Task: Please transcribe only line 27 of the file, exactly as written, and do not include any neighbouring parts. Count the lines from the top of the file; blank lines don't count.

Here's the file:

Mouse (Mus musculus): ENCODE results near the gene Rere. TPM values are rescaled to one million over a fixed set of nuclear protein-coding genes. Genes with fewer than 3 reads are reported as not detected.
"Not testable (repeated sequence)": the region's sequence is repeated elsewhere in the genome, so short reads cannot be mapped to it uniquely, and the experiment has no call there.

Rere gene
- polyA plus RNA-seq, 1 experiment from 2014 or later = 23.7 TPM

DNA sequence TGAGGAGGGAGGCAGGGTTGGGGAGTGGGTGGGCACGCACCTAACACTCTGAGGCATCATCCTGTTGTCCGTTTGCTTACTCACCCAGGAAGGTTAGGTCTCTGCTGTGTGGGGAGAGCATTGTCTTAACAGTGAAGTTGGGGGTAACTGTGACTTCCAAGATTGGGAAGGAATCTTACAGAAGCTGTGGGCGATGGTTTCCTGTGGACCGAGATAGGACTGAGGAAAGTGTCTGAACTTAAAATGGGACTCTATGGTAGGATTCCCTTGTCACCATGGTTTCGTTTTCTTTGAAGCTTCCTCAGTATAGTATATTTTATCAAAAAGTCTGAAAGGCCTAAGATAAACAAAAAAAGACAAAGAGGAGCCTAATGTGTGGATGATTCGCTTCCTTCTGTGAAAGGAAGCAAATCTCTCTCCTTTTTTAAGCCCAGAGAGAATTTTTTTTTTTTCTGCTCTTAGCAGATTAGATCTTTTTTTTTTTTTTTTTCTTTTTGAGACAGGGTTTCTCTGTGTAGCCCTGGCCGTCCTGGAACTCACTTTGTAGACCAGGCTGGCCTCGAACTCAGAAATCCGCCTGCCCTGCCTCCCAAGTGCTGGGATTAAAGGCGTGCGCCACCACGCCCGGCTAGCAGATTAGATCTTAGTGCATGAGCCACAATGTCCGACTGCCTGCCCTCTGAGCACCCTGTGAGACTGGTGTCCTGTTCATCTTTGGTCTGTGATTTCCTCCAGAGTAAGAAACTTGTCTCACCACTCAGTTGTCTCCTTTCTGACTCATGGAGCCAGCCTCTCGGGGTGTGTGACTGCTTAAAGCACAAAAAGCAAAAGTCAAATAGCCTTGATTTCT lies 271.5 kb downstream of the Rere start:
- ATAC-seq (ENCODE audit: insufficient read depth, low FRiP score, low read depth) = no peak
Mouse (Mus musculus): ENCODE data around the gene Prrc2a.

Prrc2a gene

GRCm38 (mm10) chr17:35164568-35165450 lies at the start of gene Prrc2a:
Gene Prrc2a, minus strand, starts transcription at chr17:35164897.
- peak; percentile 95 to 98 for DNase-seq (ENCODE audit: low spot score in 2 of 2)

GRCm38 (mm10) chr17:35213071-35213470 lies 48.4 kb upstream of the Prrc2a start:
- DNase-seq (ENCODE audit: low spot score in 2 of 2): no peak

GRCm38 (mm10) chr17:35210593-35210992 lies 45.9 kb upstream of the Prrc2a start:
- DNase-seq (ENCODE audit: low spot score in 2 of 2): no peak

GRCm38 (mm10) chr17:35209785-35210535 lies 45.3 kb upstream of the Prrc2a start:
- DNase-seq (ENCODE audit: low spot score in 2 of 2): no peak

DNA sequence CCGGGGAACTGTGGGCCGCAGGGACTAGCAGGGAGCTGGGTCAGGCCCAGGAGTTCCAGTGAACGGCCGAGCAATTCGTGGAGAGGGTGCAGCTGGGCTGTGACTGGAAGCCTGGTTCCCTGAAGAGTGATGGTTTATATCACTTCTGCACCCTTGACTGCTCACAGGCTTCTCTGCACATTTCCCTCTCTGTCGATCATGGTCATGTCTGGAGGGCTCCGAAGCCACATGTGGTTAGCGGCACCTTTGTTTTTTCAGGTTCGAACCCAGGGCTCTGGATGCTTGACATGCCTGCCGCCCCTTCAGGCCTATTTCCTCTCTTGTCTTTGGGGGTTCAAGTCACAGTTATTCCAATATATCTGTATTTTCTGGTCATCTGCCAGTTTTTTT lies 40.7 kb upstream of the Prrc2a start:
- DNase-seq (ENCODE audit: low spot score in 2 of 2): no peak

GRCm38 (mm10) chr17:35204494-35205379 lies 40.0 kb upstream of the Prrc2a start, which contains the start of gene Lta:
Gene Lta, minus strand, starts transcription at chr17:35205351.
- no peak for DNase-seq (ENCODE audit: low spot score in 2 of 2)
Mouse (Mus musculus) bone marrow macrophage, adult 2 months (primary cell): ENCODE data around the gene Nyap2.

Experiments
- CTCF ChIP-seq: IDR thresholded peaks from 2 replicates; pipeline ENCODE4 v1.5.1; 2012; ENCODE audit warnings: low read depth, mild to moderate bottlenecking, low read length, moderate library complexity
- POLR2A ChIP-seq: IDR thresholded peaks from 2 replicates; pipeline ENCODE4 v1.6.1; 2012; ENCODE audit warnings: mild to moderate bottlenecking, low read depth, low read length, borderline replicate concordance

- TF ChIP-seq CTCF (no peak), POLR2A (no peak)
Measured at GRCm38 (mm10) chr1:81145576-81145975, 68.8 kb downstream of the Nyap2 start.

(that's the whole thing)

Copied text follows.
- TF ChIP-seq CTCF (no peak), POLR2A (no peak)